Saturday, September 5, 2009

Displacement and memory

This morning I met up with a friend at a new shopping mall, one that I didn't know existed until today. In spending just a short time in this new space, it occurred to me that our a sense of identity is often connected to our sense of space. Our homes, schools and places of work – these become extensions of ourselves, or inputs into our sense of self.

But I've noticed something that may or may not be alarming, depending on how you look at it: we keep on moving to other spaces, or changing the spaces we inhabit. In ages gone by, a person would spend his or her whole life living in one space, with very little changing. These days, however, everything changes all the time, and I'm starting to wonder how this might affect our sense of identity. Does this constant reshaping of the landscape cause us to gain a deeper sense of the flux of life? Does it make our sense of self more fluid? 

I've also noticed that we're losing a sense not only of self, but also of time. The spaces we inhabit, after all, are ways for us to connect with history through material realities. A sense of the sameness of space – a sense that one gets easily in Europe – helps to evoke memories, both personal and collective. The unchanged throws a sharp light onto what has changed, thereby giving us a better sense of the passing of time. But if the spaces we inhabit shift and change all the time, what is there to remember? The changing of spaces obfuscates memory.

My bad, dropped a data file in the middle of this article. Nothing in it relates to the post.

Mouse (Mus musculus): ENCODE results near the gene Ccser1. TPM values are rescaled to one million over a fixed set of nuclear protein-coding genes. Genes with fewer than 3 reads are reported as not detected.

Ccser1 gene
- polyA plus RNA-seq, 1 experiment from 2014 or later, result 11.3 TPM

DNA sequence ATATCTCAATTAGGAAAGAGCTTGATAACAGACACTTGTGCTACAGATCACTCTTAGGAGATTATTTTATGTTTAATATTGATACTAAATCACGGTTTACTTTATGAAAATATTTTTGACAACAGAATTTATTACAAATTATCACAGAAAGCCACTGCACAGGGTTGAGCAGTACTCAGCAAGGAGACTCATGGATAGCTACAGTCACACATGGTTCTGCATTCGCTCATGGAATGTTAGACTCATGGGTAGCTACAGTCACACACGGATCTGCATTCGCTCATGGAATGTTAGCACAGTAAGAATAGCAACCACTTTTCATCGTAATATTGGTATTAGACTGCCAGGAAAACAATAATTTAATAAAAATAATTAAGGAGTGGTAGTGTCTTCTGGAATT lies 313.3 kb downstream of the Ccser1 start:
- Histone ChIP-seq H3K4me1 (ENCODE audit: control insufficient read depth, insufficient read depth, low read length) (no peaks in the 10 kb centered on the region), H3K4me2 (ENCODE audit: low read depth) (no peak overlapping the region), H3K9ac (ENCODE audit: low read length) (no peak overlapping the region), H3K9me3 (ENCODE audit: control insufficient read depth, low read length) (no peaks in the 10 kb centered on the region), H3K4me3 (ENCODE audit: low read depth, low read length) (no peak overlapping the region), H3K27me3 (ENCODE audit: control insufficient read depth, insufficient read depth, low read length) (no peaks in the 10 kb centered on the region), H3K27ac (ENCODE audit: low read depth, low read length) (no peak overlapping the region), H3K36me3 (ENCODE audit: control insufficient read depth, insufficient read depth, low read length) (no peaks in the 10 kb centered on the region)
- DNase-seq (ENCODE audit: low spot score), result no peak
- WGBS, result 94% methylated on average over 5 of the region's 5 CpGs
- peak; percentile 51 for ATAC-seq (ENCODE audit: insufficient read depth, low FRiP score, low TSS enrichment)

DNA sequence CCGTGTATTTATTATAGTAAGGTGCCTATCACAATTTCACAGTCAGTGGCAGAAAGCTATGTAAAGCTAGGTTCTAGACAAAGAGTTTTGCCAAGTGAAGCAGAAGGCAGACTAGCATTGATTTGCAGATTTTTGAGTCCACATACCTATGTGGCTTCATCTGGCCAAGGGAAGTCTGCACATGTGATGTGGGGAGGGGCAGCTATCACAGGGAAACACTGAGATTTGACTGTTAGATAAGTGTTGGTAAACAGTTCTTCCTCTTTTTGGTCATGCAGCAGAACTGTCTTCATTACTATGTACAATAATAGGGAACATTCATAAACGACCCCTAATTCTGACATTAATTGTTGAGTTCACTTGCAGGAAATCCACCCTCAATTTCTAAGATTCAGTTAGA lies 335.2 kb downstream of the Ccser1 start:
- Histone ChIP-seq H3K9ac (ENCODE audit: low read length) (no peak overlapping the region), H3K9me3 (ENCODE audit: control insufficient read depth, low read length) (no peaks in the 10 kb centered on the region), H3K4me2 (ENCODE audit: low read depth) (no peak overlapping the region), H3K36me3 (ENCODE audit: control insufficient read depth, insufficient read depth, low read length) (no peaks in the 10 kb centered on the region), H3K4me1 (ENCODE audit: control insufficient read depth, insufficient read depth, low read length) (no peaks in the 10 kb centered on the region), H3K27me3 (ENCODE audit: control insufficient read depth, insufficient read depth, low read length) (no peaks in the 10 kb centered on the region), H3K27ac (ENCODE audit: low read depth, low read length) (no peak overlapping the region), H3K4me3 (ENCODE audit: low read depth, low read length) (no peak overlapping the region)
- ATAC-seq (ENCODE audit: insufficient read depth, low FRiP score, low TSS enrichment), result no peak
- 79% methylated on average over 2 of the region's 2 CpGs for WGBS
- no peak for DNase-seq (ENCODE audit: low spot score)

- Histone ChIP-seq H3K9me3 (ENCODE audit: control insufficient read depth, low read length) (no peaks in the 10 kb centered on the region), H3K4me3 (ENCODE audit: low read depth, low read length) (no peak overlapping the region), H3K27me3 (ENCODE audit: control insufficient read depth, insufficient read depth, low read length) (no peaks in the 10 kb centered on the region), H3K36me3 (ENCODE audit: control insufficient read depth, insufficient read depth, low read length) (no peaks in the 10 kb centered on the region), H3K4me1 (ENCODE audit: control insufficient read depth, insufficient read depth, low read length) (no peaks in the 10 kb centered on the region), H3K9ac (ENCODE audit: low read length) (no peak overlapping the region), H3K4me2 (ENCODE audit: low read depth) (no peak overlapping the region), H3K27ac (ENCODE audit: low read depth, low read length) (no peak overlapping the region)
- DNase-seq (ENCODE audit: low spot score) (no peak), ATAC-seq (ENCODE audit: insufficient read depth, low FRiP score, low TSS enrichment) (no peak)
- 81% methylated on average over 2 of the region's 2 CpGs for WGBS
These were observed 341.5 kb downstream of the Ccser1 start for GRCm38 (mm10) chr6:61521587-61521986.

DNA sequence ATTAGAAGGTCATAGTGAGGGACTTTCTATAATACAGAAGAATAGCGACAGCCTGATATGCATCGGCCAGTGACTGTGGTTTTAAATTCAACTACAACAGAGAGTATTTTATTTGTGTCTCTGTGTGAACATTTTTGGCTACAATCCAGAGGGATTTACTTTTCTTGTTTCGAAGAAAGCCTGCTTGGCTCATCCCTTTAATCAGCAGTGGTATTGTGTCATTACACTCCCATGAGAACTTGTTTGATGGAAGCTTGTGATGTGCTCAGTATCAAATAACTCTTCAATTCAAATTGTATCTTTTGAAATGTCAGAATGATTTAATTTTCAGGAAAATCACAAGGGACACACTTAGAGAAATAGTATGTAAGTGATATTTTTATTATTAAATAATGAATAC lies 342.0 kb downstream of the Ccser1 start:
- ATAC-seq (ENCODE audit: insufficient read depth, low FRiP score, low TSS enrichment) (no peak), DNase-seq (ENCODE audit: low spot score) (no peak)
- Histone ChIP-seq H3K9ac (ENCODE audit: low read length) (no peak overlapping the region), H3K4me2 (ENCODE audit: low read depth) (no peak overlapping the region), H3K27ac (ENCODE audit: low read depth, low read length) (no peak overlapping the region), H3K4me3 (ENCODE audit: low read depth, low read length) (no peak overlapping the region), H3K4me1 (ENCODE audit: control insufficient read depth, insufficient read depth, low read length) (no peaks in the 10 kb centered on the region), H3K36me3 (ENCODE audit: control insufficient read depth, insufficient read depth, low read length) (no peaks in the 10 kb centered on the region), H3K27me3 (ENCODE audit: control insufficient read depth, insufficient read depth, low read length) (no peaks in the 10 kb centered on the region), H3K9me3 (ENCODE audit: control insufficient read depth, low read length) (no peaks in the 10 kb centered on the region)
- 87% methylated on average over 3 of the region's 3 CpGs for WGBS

To be honest, the concern that haunts me the most is far more practical and concrete than the above concerns. It is the concern that we have another mall in this city. Surely there are enough temples erected in the name of the gods of capitalism? Do we really need another one? But, I suppose, we'll never have enough until we've had too much. Such is the nature of the insane greed of our age. 

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